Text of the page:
By Cathy Hinkle
The beam from my uncle’s flashlight slid like a ghostly finger over the towering piles of antiques, and I shivered. Evidently, the small museum he’d worked at for years didn’t heat their storage room. A collection of Victorian dolls stared balefully at me, so I snatched up an old, canvas tarp and tossed it over their blank faces. Even so, I couldn’t shake the feeling that we were being watched.
“This place is a disaster.” I scooted around a leering mask. “No wonder they wanted me to come catalogue it.”
“Keep it down,” he whispered. “We might not be alone.”
“Seriously?” I scowled at him. “You have to say that? Now?”
Uncle Andrew held his finger up to his lips, and over in the corner, the faintest of clicks made the hair on my arms stand on end. I spun around.
Nothing. Only the shadows cast by mannequins and shelves.
“Did you hear anything?” My voice squeaked a little.
He stopped rummaging through a stack of pelts to listen. “No.” He rubbed his throat. “I’m getting old, Red, and I need your help. That book’s in here somewhere, and I’m out of dust.”
“Really?” I fought down a hysterical laugh and arced an eyebrow at a cobweb festooned elk. “No dust?”
“Fairy dust, Red. Pay attention. And I lied. That isn’t why they hired you.”
“Alfreda,” I corrected between clenched teeth, ignoring the shiver traveling down my spine. “Alrighty, then. Why was I hired?”
His gaze flickered over several boxes, then he stopped to peer into the darkness beyond a row of decrepit carousel horses. “Family connections.”
“Family connections? Look, Uncle Andrew, you and Mom might be siblings, but if you are going to spout balderdash about families and fairy tales and fighting darkness again, I’m leaving.” If I had to leave, I’d need my own flashlight. I pulled out my cell phone and turned on the app.
“Truth isn’t balderdash, Red.”
Uncle Andrew froze momentarily as his flashlight’s beam passed over a dusty, stuffed grizzly and a mangy-looking arctic wolf. Their glass eyes and long teeth gleamed. He frowned, shook his head, and continued searching the shadows. “Knew you were like me the first time I saw you. I could sense it. Fairy tales are in the blood. So, which shelf, Red? Just concentrate. If we’re going to stop them, we need the book of dust.”
“That doesn’t even make sense.”
Fairy tales were balderdash, but as we walked between piles of rubbish, an odd, pulsing warmth radiated from a table on my right, pulling me to a book under a smiling Matryoshka doll.
With a triumphant cry, he snatched it up. “I knew you could find it.” He leafed through the pages, and his smile disappeared. He shook it, but only a single page fluttered loose. “Only a book. An empty book.” Tossing it back onto the table, he stomped off, muttering.
Curious, I set down my phone and picked up the book, trailing my fingertips over the golden, foreign letters and fanciful creatures embossed on the cover. The cracked leather heated in my hands, and I carefully opened it. Instead of pages—
A small velvet bag lay in a leather box which had been the book seconds ago. I lifted it and peeked inside. Sparkling silt shimmered, casting a soft glow of its own.
“Uncle Andrew?” I called quietly. “It’s not empty.”
He didn’t answer. I heard him stomp down another aisle.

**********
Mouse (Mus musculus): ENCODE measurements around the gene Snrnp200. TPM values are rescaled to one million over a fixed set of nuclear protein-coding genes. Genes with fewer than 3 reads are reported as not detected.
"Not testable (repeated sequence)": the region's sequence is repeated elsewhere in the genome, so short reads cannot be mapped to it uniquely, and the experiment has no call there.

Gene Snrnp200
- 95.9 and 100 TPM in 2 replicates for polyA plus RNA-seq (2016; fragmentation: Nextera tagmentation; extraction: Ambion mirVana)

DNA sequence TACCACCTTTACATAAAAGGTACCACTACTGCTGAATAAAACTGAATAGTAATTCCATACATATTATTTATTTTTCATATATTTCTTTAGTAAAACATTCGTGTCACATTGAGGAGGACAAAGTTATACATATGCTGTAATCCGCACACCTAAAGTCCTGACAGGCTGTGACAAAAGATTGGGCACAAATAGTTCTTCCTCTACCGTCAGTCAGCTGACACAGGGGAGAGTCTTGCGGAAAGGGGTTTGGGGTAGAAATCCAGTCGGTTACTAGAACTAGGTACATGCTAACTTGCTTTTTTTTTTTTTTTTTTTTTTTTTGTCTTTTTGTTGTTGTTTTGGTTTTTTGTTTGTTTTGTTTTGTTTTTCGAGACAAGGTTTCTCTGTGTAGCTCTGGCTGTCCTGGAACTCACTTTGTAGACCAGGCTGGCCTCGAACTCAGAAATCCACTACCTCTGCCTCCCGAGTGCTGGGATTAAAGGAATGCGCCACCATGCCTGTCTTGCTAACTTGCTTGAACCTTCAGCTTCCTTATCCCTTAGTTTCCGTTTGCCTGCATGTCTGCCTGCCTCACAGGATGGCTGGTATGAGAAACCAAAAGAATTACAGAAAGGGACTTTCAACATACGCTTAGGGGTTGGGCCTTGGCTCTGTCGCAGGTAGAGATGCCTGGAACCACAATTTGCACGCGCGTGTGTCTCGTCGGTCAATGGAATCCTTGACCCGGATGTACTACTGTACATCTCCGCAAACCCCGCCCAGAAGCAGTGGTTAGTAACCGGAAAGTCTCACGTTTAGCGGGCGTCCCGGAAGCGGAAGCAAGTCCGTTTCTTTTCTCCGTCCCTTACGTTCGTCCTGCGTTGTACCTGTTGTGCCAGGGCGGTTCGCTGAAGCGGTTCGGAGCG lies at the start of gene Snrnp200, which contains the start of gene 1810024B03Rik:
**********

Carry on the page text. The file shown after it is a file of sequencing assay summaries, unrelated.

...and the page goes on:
So much for stealth.
A low laugh, almost too low to hear, oozed from the darkness on my left, and my skin crawled at the sound. Soft steps punctuated by sharp clicks grew louder.
I grabbed at my cell phone, but my fingers shook, and I knocked it onto the floor. The surrounding clutter stretched taller as the flashlight app illuminated the ceiling.
The steps grew louder.
A great, hulking beast padded into the harsh light. It stood for a moment, half in, half out of the darkness, then it straightened onto its hind legs and bared its gleaming teeth.
Its eyes squinted as its muzzle stretched into a lupine smile. “Say it.”
My heart thundered in my chest. I couldn’t breathe—couldn’t call Uncle Andrew.
“Go ahead. You all say it.” A growling chuckle vibrated through its massive barrel of a chest, and its tongue licked the tip of its nose. “Say, ‘What big teeth you have!’”
“Red?” my uncle called. I heard him break into a run.
“Give me the magic, and I’ll let you run first.” It dropped to all fours. “More fun that way.”
My fingers tightened around the velvet bag. I managed to say, “No.”
The wolf crouched, lashing its tail.
Coolness from the bag in my hand spread up my arm, steadying me… like confidence… like ice. And suddenly I understood. Uncle Andrew was right. Fairy dust: cold, freezing fairy dust, kept insulated in the warmth of that book. I glanced over at the rows of mannequins and taxidermied animals. If I was wrong…
Don’t second guess.
I squared my shoulders.
The wolf sprung, jaws gaping, teeth flashing.
When it was only a yard away, I flung a handful of dust—my only defense—in its face.
It froze, hanging in mid-air, its long legs extended. Icy white flickered over its shaggy coat. Its eyes grew frantic before they turned to glass, and the stuffed wolf crashed onto the concrete floor.
“Red!” Uncle Andrew rounded the corner and staggered to a halt, staring at the wolf at my feet. “It— You all right?”
A grin spread over my face. “I’m fine.”
He cleared his throat. “Still want a job?”
“Well,” I said, tucking the velvet bag into my pocket, “someone like me is exactly what this place needs.”
“What this place needs—” a smile brightened his face “—is a little organization.”
I pocketed my phone, shook the fairy dust off my hands, and nodded at the wolf. “Then we have some tidying to do.”